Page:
In a radio interview, Mr Balls was asked: “Even though publicly Mr Blair had said he would serve a full third term, he wasn’t saying that privately?” Mr Balls replied: “Yes.”
A friend of Mr Blair said: “Ed is basically saying Tony deceived the public at the 2005 election. That is not true.”
Plot against Blair: Page 4
Continued from page 1
parts of Bedfordshire, and western Norfolk were officially experiencing drought conditions.
Sunday’s downpour – which came days after the Government encouraged water rationing – brought back memories of the hot summer of 1976, when the skies opened shortly after the government appointed a “Minister of Drought”.
Caroline Spelman, the Environment Secretary, has announced measures to reduce water use.
Households across Britain are bracing themselves for hosepipe bans and rising food prices. Farmers in East Anglia and the South East, who harvest half of the country’s grain, have already lost much of the crop.
Boris Johnson: Page 21 Tennis: Pages 42-43
STOP PRESS: TENNIS
As the Telegraph went to press on Monday, Andy Murray won the delayed final at Queen’s, beating Jo-Wilfried Tsonga 3-6, 7-6 (7-2), 6-4 telegraph.co.uk/expat
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June 15 - 21 2011
By John Bingham and Richard Alleyne IF IT had been down to a public vote it would have happened years ago.
At last, Downing Street has bowed to popular demand and given Bruce Forsyth a knighthood.
His inclusion in the Queen’s Birthday Honours list, which was announced last Saturday, comes almost 70 years after he embarked on a career in entertainment as a 14 year-old, declaring: “I want to be famous because I want to buy my mum a fur coat.”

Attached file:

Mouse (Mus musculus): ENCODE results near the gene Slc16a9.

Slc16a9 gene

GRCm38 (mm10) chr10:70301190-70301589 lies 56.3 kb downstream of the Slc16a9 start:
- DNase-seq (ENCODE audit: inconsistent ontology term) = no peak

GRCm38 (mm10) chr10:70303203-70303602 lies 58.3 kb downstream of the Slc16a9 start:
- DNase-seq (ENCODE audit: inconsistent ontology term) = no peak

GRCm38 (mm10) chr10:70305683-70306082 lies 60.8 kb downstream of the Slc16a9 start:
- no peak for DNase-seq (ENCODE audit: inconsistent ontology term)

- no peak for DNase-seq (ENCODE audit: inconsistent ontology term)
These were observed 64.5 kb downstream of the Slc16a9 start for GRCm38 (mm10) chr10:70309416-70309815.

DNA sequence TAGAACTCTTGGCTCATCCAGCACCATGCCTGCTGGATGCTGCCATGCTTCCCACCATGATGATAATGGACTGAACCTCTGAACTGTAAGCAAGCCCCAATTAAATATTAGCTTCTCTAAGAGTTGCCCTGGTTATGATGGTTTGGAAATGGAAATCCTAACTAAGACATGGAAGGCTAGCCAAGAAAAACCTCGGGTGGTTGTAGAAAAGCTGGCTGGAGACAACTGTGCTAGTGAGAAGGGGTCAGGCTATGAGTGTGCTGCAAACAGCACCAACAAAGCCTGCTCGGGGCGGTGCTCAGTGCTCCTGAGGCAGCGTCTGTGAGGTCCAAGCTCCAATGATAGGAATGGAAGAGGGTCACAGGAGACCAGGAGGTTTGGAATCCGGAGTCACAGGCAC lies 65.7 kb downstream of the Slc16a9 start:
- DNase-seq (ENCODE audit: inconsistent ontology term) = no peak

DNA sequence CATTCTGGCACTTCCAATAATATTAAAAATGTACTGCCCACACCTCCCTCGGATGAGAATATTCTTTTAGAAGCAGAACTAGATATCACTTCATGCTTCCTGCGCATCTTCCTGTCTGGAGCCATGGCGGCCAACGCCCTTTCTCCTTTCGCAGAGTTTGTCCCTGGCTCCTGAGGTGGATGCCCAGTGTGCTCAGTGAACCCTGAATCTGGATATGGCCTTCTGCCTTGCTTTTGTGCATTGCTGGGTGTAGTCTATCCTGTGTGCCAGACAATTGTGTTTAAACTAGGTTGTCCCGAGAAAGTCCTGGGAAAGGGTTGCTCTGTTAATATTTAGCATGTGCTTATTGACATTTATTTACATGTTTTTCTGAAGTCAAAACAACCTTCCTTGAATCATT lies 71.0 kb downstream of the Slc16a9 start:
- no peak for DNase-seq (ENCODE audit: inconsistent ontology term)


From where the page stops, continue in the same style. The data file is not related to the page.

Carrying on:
The decision to bestow the accolade on the 83-year-old Strictly Come Dancing host follows an extraordinary public campaign.
His absence from previous honours lists prompted a campaign on the Facebook website, and even a motion in the House of Commons.
“This is more than a Brucie bonus, this is the ultimate,” Sir Bruce said last week.
“When I look back at all the years I have been in the
ENGLAND’S cricketers are recognised in the Birthday Honours for their Ashes victory in Australia — the first in 24 years.
Andrew Strauss, 34, the captain, is appointed OBE as is the coach, Andy Flower, 43. The player of the series, Alastair Cook, 26, is made an MBE. Gloucester-born Cook scored 766 runs, the second highest total by an England batsman in any Ashes series.
The horse racing trainer Henry Cecil, 68, is knighted for a career spanning more than 40 years in which his horses have won 34 classics at home and abroad.
business, this does top everything.”
The king of Saturday night entertainment is among 965 people from the worlds of entertainment, politics, the arts, sport, science, education and the public services receiving recognition.
Colin Firth, the actor who won an Oscar earlier this year for his role as George VI in The King’s Speech, receives a CBE.
Bryan Ferry, the Roxy Music singer, is also made a CBE while Tim Brooke-Taylor and Graeme Garden, former stars of the television comedy The Goodies, are made OBEs. Their co-star, Bill Oddie, received the accolade two years ago.
Brooke-Taylor, 70, admitted that he was “a little surprised” to be chosen, after repeatedly lampooning the honours system in sketches in the 1960s, in which he joked that Harold Wilson gave titles away “like sweets”.
Jenni Murray, the presenter of Radio Four’s Woman’s Hour, is made a dame, and Mervyn King, the Governor of
The golfer Lee Westwood, 38, is appointed an OBE.
There are MBEs for three of Britain’s London 2012 Olympic medal hopefuls: the world heptathlon champion Jessica Ennis, 25; the world triple jump champion Phillips Idowu, 32; and the 15-time Tour de France stagewinning cyclist Mark Cavendish, 26.